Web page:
SB 1730 – Relating to Community Development and Housing
On Tuesday, April 9, SB 1730 by Senator Tom Lee (R-Brandon) was heard in the Senate Infrastructure and Security Committee and was reported favorably with 7 yeas and 1 nay. AIF’s Senior Vice President of State and Federal Affairs, Brewster Bevis, stood in support of this legislation.
This bill amends various statutes relating to growth management, restricts the ability of a county or municipality to adopt and enforce inclusionary housing ordinances or regulations, and sets timeframe parameters for building application approval or denial. After receiving a development permit application, the county and municipality must review the application for completeness and issue a response within 30 days. The bill also requires the collection of impact fees, which are an important source of revenue for local governments to fund infrastructure projects. Additionally, the bill prohibits a local government from charging an impact fee for the development or construction of affordable housing but provides an exception under certain circumstances.
SB 1730 will now move to the Senate Rules Committee.
AIF supports legislative efforts to maintain our state’s infrastructure and assist Florida’s workforce with access to affordable housing.
HB 17 – Relating to Damages
On Tuesday, April 9, HB 17 by Representative Tom Leek (R-Daytona Beach) was heard in the House Judiciary Committee and was reported favorably with 12 yeas and 6 nays. AIF’s Senior Vice President of State and Federal Affairs, Brewster Bevis, stood in support of this legislation.
Florida currently has the highest tort system costs among U.S. states as a percentage of state GDP, at 3.6%. In 2016, the total amount paid in costs and compensation within Florida's tort system averaged $4,442 for each Florida household.
A flawed tort system generates exorbitant damages and unpredictability, causing:
- Increased economic costs and increased risks of doing business;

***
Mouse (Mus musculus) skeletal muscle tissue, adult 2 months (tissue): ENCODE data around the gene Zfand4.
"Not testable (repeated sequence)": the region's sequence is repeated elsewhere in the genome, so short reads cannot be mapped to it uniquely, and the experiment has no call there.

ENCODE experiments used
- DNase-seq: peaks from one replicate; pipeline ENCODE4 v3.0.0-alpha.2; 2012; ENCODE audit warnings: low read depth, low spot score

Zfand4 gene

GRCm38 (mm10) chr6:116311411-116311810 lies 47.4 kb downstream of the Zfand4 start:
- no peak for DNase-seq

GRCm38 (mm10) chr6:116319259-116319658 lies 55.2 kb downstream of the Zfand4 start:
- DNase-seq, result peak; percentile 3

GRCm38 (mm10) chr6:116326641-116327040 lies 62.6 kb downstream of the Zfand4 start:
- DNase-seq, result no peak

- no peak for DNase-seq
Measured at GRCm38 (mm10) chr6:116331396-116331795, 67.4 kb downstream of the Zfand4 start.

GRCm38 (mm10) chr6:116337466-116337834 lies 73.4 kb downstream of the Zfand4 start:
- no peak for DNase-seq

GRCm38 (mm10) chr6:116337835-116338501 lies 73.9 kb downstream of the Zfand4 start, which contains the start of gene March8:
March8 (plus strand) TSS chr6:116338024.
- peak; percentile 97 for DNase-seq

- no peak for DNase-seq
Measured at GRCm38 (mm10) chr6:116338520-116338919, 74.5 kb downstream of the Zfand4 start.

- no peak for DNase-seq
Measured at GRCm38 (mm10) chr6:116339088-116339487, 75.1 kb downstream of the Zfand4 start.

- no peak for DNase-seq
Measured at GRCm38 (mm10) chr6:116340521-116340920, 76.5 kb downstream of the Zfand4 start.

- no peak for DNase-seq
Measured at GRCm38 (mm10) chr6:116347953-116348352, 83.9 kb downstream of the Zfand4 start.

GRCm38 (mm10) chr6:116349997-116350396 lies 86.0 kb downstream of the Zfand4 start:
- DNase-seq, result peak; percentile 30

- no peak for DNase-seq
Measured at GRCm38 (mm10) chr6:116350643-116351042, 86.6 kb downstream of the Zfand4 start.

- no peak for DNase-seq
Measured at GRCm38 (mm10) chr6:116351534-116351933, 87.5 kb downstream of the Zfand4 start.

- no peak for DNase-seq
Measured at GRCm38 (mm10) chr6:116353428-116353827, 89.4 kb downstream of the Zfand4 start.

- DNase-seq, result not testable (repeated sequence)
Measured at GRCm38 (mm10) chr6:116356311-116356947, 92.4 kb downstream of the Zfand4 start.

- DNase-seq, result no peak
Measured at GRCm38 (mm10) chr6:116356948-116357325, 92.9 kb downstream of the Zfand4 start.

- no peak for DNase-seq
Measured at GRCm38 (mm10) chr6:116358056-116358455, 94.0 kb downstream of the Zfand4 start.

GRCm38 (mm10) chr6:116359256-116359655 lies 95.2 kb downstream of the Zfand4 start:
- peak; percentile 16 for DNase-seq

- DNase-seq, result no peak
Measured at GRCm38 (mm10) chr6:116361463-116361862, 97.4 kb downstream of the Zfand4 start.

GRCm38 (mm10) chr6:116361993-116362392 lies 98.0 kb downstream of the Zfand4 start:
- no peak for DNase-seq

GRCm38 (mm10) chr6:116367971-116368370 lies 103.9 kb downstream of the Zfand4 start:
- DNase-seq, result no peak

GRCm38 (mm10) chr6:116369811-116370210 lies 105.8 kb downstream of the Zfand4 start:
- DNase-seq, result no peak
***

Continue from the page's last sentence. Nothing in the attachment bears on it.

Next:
- Higher insurance premiums;
- Increased healthcare costs and declining availability of medical services; and
- Deterrence of economic development and job creation activities.
HB 17 will now move to the House floor.
AIF supports tort reforms which will dramatically reduce the costs of the tort system in Florida while providing a better business climate in the state.
SB 7096 – Relating to Constitutional Amendments
On Tuesday, April 9, SB 7096, sponsored by the Senate Judiciary Committee, was heard in the Senate Appropriations Subcommittee on Transportation, Tourism, and Economic Development and was reported favorably with 5 yeas and 3 nays. AIF’s Senior Vice President of State and Federal Affairs, Brewster Bevis, stood in support of this legislation.
This bill changes the process for amending the constitution by citizen initiative by:
- Requiring petition gatherers to be Florida residents and registered with the Secretary of State;
- Disqualifying petitions collected by unregistered petition gatherers from counting toward the number of petitions required for an initiative amendment to appear on the ballot;
- Prohibiting compensation to petition-gatherers on a per-signature basis; and
- Requiring the ballot for an initiative amendment include:
- A bold-font, capitalized statement regarding the financial impact to the state if the Financial Impact Estimating Conference determines that the measure will increase costs, decrease revenue, or have an indeterminate fiscal impact;
- A “yes” or “no” determination by the Florida Supreme Court as to whether the policy in the amendment could instead be accomplished by the Legislature instead of through the initiative amendment; and
- The name of the amendment’s sponsor and the percentage of contributions received by the sponsor from in-state contributors.
SB 7096 will now move to the Senate Appropriations Committee.
AIF supports legislation that adds transparency and accountability to amending the Florida constitution by citizen imitative.